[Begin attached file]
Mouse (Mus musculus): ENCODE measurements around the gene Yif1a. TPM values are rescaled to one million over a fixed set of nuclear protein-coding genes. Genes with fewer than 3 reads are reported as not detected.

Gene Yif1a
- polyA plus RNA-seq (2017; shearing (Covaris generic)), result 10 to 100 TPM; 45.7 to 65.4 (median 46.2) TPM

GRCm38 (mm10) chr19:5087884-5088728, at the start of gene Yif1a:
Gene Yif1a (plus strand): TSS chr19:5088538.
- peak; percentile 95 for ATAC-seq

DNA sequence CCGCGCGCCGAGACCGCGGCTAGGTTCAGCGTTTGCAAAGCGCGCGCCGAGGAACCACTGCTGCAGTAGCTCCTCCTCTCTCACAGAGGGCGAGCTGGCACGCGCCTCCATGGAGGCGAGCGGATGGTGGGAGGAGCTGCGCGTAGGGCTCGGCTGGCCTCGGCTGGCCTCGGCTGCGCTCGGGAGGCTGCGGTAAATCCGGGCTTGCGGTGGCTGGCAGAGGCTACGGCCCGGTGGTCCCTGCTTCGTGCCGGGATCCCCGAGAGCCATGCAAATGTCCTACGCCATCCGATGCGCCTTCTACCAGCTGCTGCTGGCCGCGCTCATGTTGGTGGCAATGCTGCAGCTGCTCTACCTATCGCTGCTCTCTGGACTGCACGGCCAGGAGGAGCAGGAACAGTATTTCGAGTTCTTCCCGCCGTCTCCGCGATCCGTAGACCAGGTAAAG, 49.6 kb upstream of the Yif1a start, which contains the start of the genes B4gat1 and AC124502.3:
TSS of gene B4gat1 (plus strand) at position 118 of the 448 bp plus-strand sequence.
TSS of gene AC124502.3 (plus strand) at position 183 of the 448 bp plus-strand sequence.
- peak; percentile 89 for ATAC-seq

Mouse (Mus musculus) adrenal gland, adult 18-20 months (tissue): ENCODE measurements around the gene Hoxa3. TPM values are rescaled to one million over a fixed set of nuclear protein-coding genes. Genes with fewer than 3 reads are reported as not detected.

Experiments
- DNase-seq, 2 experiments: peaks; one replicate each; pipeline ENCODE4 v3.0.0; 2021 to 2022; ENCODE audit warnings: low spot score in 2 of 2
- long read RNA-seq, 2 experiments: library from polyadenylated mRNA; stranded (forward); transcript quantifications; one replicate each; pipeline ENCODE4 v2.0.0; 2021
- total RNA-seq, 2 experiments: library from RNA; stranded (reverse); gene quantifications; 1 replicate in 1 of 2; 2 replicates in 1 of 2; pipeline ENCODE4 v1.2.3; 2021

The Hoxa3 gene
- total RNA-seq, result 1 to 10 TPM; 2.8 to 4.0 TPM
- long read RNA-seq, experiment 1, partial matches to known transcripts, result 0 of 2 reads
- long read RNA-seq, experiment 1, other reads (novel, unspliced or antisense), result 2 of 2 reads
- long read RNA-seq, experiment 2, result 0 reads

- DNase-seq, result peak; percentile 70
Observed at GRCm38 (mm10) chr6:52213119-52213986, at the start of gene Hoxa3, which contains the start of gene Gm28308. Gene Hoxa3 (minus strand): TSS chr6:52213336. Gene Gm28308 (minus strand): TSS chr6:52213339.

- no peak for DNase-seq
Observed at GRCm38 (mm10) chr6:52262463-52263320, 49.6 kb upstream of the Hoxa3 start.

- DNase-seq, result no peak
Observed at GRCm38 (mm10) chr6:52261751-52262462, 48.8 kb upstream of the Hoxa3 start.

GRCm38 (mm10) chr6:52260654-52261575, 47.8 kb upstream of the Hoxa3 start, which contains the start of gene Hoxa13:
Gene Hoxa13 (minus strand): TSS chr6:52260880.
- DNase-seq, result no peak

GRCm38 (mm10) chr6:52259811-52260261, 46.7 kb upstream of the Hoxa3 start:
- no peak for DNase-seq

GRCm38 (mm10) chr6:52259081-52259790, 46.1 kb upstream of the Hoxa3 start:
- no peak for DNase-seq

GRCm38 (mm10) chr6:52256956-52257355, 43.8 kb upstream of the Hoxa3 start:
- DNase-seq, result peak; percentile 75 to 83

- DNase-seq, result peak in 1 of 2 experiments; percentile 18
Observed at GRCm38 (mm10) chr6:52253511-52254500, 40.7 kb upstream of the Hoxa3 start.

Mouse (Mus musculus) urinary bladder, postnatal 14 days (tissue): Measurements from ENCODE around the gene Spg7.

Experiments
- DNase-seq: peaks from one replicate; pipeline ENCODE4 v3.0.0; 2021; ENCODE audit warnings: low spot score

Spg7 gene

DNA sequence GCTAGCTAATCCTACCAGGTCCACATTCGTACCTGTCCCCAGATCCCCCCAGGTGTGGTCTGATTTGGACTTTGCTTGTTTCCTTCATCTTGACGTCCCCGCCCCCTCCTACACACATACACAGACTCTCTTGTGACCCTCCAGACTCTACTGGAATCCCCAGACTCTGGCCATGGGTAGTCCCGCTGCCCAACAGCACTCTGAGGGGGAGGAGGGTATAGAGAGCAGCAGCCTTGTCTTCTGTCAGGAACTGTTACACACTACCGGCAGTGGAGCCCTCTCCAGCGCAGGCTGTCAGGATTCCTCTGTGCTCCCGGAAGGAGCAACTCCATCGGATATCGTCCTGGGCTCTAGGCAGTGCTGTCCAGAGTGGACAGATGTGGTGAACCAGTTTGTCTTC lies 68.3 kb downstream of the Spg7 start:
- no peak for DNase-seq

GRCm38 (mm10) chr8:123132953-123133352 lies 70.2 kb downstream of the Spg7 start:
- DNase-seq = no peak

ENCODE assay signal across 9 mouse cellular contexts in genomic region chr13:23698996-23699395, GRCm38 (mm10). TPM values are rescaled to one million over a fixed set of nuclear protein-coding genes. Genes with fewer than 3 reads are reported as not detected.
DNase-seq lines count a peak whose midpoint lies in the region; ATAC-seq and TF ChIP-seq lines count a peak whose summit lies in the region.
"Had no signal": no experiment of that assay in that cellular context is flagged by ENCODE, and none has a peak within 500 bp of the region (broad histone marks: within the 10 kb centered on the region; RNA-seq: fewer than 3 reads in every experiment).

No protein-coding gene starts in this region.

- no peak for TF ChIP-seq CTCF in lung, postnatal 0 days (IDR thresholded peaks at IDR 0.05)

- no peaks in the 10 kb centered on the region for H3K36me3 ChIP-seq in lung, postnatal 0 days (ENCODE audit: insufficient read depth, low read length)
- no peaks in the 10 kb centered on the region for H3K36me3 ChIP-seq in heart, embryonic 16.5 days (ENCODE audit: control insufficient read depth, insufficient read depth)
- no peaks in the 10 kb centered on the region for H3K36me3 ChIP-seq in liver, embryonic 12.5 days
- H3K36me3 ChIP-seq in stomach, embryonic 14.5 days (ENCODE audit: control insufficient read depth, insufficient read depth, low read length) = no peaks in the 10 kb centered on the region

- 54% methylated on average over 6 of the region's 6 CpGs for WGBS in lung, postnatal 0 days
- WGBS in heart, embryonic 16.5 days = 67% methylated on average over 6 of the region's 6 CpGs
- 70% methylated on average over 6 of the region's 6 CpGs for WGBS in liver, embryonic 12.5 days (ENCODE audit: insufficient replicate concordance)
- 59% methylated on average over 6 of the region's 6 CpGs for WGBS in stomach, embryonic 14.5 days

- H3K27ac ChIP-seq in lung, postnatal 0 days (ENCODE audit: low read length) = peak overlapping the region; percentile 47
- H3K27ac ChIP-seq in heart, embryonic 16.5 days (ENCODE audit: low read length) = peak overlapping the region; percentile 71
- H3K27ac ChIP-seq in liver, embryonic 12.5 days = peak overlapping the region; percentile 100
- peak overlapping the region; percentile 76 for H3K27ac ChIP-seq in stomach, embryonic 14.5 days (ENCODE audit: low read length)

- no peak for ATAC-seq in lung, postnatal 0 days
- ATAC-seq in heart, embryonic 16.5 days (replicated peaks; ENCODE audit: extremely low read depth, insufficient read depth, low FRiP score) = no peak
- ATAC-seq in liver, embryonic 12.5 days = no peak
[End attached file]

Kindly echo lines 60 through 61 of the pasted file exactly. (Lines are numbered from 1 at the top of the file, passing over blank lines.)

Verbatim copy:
- H3K27ac ChIP-seq in heart, embryonic 16.5 days (ENCODE audit: low read length) = peak overlapping the region; percentile 71
- H3K27ac ChIP-seq in liver, embryonic 12.5 days = peak overlapping the region; percentile 100